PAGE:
BEIJING, March 9 -- China's producer price index (PPI) contracted 2.0 percent year on year in February, following a 1.6-percent decline in January, data from the National Bureau of Statistics (NBS) showed on Sunday.
The PPI, which measures inflation at the wholesale level, has been in deflationary territory for 24 consecutive months, the longest drop since the 1990s.
In February, the index went down 0.2 percent from the previous month, while it fell 0.1 percent month on month in January.
The NBS said the consumer price index rose 2 percent year on year last month, gaining 0.5 percentage points compared with that of January.
The data came after the country' s customs released trade figures, which showed a large trade deficit in February mainly due to distortion by the Chinese New Year holidays.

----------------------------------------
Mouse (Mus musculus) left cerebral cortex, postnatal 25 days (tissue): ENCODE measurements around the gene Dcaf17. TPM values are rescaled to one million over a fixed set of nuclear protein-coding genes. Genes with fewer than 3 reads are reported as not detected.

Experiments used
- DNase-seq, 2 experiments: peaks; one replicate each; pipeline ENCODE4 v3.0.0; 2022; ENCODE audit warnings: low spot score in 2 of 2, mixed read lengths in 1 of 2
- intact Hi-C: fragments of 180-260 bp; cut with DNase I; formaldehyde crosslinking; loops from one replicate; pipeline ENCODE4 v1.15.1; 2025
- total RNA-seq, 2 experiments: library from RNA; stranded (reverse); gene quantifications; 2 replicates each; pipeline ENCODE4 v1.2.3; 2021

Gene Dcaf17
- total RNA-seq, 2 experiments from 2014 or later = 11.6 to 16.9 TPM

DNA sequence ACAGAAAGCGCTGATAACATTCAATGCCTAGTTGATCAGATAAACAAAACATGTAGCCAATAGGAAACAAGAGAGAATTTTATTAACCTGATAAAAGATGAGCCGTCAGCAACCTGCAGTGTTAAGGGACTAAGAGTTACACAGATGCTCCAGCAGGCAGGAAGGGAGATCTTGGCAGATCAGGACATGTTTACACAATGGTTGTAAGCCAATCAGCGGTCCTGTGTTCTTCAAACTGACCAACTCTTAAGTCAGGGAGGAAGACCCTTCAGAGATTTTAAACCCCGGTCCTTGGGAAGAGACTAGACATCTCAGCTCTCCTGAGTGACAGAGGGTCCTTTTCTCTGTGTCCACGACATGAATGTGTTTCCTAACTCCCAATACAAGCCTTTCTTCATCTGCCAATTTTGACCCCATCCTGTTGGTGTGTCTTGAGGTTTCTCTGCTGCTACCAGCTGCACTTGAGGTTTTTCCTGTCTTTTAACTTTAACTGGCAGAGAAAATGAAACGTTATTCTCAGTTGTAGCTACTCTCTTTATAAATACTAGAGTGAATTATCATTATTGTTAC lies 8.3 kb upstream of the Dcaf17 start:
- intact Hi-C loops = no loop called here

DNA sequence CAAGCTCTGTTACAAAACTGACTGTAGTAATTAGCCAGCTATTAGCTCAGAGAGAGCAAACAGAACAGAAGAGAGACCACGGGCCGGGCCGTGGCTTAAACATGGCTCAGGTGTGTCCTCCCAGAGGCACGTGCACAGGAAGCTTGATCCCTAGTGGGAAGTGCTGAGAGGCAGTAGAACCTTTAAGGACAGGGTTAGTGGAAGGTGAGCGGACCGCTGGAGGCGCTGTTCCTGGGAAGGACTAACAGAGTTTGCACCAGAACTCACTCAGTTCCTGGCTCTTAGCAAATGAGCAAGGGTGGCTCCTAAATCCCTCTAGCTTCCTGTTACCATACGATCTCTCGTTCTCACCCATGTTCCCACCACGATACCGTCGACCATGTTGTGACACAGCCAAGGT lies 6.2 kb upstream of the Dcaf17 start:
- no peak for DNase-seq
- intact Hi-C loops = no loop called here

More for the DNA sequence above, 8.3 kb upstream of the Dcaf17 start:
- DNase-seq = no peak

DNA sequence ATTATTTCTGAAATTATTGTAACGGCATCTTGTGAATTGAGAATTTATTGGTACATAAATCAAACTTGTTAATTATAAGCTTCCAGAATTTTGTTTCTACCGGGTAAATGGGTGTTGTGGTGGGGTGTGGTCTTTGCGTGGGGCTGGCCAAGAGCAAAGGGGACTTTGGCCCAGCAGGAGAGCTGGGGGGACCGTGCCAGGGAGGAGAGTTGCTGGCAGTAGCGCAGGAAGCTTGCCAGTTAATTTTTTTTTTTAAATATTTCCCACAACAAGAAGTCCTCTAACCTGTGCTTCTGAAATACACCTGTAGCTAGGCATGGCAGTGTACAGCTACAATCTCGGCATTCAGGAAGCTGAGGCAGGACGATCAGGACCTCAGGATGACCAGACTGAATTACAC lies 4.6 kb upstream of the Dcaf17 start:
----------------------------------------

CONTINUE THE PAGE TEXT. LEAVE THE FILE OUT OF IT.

Among the surveyed 30 main industries, 16 sectors including power generation and food production saw month-on-month gains, while 14 sectors including oil and natural gas exploration and mining fell month-on-month.
However, analysts said the data is not convincing enough to judge the performance of the country's economy as economic statistics in January and February are always distorted by the shifting timing of the week-long Lunar New Year holiday, which began on Jan. 31 this year.
Yu Qiumei, a senior statistician with the NBS, attributed the decline in producer prices was due to weak industrial companies' operations and market demand after the holiday.